When asked for a comment on life one year after Sandy, Rich Cantwell of Friends of Freeport replies, “We’re still busy.”
What started as a group of friends getting together to gut and rehabilitate storm damaged homes – “neighbors helping neighbors,” Mr. Cantwell calls it – has evolved to the point at which the group anticipates working on five different houses in one weekend, not counting what he refers to as “odd jobs.” On a weekday the group responded to a request from a residence on Stirling Place for a house that needed to be painted, interrupted by a call from the Salvation Army on behalf of a woman who needed some of her belongings moved. The organization will also be taking part in the construction of a new playground at the Recreation Center.
Friends of Freeport’s facebook page now includes over 1,600 “friends,” whose support is a source of encouragement. “The people on the sidelines count...Every week people, even from out of state, write e-mails saying, ‘I like what your doing, how can I help?’ ” The regular work on homes is done by a core group of about 40-70 volunteers. As the organization has grown, fulfilling its mission has become more complicated. “Sometimes the task of feeding our volunteers is difficult in itself.” he says.
He uses a two-word phrase to describe those growing pains: “case management.” At the beginning, it was just about going to a house and saying, “we want to help.” As the work of Friends of Freeport has grown larger, it has received financial support from other organizations (the Robin Hood Foundation, for one.) But with that money comes rules that must be followed in order to ensure that that money is spent properly.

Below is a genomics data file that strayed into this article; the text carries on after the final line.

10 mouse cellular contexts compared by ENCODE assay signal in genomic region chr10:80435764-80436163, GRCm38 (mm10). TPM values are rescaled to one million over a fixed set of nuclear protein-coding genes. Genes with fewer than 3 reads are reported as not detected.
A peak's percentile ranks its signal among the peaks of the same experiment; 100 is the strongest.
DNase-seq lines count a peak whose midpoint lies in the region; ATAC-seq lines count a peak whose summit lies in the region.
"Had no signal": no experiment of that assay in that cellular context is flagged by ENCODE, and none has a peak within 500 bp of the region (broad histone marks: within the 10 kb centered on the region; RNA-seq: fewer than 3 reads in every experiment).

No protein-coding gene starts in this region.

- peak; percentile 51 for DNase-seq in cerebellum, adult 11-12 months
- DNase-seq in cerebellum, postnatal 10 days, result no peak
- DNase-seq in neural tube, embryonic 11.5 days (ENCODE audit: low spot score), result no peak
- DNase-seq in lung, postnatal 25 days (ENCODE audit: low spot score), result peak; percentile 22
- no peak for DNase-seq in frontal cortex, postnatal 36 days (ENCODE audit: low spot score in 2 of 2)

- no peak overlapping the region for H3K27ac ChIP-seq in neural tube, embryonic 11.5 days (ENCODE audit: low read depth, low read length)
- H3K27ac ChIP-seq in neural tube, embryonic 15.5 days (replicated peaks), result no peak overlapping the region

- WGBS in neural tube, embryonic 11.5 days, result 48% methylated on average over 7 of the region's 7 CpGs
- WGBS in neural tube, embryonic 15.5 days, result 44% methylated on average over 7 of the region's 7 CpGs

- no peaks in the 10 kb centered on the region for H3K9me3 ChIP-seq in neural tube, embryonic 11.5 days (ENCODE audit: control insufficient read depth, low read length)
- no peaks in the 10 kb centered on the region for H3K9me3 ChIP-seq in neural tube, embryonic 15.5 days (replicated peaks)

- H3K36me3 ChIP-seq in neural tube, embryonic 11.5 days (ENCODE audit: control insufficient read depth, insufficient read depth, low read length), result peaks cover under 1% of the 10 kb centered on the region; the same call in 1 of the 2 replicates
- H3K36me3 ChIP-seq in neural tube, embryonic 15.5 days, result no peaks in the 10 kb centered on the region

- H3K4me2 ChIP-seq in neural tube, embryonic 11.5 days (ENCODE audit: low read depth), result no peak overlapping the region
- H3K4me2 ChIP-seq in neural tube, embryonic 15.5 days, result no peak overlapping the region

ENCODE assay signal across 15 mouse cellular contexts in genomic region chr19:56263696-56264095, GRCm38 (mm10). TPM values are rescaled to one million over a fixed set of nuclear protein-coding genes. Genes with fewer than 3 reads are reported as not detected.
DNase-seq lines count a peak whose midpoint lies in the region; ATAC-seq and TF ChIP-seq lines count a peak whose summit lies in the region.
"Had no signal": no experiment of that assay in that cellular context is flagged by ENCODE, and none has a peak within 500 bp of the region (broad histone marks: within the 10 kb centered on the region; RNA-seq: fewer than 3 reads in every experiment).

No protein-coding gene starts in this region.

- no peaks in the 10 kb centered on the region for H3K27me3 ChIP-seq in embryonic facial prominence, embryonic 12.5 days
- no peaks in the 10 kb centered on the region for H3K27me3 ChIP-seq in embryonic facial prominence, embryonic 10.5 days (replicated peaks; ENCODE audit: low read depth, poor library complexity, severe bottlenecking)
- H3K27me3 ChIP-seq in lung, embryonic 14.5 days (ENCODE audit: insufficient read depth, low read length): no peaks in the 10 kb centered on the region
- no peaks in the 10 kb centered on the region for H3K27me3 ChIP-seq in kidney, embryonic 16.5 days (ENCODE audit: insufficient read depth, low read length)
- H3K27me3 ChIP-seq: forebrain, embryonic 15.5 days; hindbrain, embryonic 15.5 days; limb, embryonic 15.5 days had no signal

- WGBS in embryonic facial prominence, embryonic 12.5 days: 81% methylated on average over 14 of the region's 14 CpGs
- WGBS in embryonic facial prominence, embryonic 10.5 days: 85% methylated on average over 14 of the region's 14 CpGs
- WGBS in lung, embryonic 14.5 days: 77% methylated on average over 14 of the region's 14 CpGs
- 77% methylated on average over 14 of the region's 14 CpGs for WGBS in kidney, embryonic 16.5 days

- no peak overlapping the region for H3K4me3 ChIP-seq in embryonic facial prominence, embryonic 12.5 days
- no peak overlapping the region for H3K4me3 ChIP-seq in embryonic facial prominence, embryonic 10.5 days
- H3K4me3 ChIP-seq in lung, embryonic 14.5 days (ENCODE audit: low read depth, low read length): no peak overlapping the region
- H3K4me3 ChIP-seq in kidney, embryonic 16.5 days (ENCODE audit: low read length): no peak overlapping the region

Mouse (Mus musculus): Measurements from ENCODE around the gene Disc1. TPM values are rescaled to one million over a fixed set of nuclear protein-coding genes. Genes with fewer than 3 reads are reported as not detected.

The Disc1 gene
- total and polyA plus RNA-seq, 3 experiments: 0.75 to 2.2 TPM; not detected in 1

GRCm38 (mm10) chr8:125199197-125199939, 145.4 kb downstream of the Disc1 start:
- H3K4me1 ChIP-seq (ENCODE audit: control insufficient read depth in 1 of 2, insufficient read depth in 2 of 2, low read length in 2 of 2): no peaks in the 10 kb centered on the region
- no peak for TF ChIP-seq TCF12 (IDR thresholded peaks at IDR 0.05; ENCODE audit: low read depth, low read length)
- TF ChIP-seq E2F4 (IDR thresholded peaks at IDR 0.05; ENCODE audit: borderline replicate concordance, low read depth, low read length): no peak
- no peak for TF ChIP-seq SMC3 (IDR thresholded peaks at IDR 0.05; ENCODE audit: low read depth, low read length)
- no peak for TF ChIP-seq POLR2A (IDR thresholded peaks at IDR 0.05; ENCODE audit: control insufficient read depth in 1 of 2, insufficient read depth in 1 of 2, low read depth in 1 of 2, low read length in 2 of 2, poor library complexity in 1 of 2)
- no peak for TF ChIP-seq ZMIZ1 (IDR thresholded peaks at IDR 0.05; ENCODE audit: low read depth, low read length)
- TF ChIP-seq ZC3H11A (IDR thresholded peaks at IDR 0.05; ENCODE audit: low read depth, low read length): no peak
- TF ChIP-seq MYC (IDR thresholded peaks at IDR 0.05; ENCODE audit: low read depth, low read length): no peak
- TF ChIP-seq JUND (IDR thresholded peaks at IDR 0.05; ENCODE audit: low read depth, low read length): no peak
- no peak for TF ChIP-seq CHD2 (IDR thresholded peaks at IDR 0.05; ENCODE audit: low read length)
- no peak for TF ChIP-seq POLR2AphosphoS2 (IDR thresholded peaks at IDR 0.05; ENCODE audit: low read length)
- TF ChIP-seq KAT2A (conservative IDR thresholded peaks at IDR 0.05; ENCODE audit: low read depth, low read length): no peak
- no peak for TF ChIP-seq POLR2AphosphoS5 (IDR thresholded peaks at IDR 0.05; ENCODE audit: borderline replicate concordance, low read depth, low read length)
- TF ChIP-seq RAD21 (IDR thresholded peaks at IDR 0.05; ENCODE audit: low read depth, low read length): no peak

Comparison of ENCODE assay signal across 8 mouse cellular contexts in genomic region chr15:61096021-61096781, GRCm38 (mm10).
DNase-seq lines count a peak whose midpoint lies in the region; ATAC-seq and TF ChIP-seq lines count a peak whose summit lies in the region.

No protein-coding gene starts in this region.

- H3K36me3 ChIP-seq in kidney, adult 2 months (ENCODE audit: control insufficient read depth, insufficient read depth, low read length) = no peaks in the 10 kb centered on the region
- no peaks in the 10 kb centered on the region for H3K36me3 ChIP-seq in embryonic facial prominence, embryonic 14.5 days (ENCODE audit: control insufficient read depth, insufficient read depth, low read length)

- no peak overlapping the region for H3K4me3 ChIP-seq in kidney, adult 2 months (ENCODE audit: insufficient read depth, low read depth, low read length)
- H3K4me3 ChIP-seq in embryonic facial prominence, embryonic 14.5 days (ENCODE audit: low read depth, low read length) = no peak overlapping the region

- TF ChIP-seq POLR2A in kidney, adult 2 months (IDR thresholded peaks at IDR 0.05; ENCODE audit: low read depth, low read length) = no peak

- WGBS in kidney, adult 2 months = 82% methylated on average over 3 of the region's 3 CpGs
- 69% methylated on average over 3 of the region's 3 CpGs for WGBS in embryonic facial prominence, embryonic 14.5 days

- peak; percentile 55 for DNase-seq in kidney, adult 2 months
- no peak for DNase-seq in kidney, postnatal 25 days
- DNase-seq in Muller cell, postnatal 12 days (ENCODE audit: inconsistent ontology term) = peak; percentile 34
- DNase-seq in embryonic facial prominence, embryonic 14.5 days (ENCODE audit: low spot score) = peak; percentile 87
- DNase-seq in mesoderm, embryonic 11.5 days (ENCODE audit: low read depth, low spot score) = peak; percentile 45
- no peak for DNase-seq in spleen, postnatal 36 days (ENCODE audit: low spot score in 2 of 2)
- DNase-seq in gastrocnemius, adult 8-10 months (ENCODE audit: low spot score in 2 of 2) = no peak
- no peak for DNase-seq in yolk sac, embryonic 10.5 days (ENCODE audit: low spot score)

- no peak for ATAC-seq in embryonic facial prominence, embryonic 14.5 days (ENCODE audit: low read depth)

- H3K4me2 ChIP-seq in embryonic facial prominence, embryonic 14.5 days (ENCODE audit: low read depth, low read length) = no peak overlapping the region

Although case management is supposed to help navigate the paper and other challenges needed to ensure accountability, Mr. Cantwell lamented the reality that “every organization has different rules” and when more than one is involved, “these agencies don’t talk to one another.”
Still, Friends of Freeport has succeeded because it’s managed to keep itself above some of the disputes surrounding storm recovery. Some time ago Mr. Cantwell declared, “My agenda is not political – I just want to find how to get people back in their homes.”
How much longer?
“Friends of Freeport will go on,” Mr. Cantwell says. A lot of friendships have been formed among the organization’s volunteers. But ask him when the work connected with this storm will end, he finds it difficult to answer. Despite the important contribution this group has made, much needs to be done (the Salvation Army has a list of 300 homes still needing attention). “At some point results will end,” he said – but sees the task of cleaning up after Sandy in Freeport as taking at least another year.”
In previous conversation Mr. Cantwell stresses the concept of a COAD – an organization ready to step in and aid the community when the next emergency strikes. He stresses that that effort is in progress, but subject to time and schedule constraints. “I have my job to look to – and my Friends of Freeport job – and my grandparenting job.”